The London Agreement aims at reducing translation costs of European patents, and EPC states that have ratified or acceded to the London Agreement have agreed to waive the requirement to file a translation (previously required under Article 65(1) of the European Patent Convention). On 26 September 2014, Norway became the 21st EPC contracting State to join the London Agreement, and the cost saving is available for European patents granted on or after 1 January 2015.

Applicants will welcome Norway’s decision because of the relatively high cost of translating into Norwegian.

Under the Agreement, no translation is required at all for states having an official language in common with one of the official languages of the European Patent Office (EPO), which are English, French and German. For states that do not have an official language in common with one of the official languages of the EPO, no translation is required if the European patent has been granted in the official language of the EPO prescribed by that State (or has been translated into that language and the translation supplied to the EPO).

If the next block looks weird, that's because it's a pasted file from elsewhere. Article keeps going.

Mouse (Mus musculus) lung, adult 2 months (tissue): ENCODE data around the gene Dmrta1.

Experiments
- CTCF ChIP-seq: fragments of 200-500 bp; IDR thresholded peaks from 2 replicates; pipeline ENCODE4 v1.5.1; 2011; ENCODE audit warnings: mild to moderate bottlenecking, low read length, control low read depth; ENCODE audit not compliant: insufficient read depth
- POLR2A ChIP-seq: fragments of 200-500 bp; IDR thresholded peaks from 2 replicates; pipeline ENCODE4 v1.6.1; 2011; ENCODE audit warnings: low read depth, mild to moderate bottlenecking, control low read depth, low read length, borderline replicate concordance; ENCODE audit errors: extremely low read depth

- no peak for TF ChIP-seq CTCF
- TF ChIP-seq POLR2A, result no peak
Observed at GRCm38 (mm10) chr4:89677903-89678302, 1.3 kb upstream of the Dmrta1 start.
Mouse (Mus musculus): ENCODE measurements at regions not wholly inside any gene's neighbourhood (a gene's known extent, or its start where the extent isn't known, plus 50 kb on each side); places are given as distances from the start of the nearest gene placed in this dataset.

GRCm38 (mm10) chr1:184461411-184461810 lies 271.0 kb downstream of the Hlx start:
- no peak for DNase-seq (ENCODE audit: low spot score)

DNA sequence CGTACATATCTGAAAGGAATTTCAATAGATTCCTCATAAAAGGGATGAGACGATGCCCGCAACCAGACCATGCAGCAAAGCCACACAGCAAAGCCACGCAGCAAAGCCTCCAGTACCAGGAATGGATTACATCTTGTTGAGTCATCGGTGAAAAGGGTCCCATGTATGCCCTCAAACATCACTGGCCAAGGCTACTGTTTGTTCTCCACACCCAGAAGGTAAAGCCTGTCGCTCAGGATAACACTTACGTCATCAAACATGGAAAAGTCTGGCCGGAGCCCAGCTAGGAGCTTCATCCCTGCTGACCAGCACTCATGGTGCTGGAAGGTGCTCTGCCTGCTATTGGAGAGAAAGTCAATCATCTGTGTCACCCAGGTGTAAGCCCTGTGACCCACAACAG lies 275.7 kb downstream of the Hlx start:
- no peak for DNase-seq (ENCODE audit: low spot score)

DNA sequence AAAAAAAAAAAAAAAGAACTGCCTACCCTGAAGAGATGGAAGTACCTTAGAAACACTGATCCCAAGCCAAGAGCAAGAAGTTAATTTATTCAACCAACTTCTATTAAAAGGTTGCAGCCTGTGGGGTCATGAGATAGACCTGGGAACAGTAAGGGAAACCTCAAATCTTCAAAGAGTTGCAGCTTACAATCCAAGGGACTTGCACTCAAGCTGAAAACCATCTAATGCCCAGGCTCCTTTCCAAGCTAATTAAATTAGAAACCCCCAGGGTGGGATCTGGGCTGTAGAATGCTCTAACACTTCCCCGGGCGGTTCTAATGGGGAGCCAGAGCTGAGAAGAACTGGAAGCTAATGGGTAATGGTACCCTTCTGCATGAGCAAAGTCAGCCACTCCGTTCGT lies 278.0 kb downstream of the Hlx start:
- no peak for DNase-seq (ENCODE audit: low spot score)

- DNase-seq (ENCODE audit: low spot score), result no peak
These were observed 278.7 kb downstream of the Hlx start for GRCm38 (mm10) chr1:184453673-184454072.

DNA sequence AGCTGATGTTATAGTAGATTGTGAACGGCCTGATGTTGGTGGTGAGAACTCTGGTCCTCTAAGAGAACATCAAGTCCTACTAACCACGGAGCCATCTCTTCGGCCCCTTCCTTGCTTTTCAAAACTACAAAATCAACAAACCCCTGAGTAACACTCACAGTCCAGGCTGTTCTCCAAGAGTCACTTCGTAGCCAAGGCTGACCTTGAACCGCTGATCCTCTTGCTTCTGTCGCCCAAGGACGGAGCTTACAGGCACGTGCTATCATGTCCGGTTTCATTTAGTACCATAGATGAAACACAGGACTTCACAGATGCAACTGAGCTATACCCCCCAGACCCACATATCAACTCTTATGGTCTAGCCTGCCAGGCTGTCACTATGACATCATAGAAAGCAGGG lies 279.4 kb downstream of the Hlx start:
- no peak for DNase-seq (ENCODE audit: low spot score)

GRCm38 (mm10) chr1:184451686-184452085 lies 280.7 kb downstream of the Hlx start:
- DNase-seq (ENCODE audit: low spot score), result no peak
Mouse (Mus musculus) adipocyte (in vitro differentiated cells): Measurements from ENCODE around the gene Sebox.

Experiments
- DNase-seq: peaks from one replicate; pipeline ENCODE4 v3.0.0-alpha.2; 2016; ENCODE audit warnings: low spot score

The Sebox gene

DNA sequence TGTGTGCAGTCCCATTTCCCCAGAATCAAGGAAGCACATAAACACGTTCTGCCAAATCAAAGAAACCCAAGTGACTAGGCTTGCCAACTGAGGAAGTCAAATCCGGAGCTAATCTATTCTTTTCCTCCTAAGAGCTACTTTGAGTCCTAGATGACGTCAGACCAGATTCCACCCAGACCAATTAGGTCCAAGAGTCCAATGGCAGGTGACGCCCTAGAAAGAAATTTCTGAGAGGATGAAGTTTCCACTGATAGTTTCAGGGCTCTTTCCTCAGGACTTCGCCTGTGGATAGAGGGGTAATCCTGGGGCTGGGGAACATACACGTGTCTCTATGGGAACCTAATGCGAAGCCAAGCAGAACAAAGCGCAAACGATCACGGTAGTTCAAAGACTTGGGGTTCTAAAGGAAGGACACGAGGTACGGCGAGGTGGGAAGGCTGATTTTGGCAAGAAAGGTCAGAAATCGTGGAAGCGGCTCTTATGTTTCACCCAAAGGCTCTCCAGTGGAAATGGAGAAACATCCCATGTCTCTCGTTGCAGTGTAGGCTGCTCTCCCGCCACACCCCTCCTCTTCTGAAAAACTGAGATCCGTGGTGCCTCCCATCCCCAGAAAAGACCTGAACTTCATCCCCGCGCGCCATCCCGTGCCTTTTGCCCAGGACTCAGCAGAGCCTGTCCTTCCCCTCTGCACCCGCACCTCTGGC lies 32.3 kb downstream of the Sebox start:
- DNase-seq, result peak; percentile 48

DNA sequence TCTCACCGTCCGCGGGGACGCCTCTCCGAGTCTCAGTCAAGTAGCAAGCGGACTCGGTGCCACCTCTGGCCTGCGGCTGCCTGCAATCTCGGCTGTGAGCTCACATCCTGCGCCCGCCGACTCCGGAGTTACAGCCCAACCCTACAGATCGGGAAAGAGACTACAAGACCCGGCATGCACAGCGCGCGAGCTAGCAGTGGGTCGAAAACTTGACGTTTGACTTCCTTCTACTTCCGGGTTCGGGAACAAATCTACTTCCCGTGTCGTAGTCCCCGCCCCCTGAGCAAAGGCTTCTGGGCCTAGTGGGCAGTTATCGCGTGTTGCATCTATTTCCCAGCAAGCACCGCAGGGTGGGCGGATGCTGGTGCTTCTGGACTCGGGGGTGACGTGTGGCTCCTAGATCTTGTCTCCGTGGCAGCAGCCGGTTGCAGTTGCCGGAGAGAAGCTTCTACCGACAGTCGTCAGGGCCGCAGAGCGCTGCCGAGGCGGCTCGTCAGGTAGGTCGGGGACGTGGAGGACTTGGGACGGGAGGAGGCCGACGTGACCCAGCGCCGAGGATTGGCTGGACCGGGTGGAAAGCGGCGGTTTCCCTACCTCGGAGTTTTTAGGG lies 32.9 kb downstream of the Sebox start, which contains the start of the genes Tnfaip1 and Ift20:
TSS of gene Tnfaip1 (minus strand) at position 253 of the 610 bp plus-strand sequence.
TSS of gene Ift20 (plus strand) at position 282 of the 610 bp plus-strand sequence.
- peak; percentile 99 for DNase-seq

On 1 January 2015, the Agreement entered into force for Norway and applies to European patents with effect in Norway granted on or after 1 January 2015. This means that, to validate in Norway, patentees will not need to supply a Norwegian translation of the European patent specification, provided that the patent is granted in English (or an English translation of the patent is supplied according to Article 65(1) EPC). Norway does, however, require that a translation of the patent claims is supplied in Norwegian.

Finally, note that the new rules do not apply to European patents that have been granted before 1 January 2015 but have been amended in opposition, appeal or limitation proceedings after 1 January 2015.

A full list of states that have ratified or acceded to the London Agreement can be found here.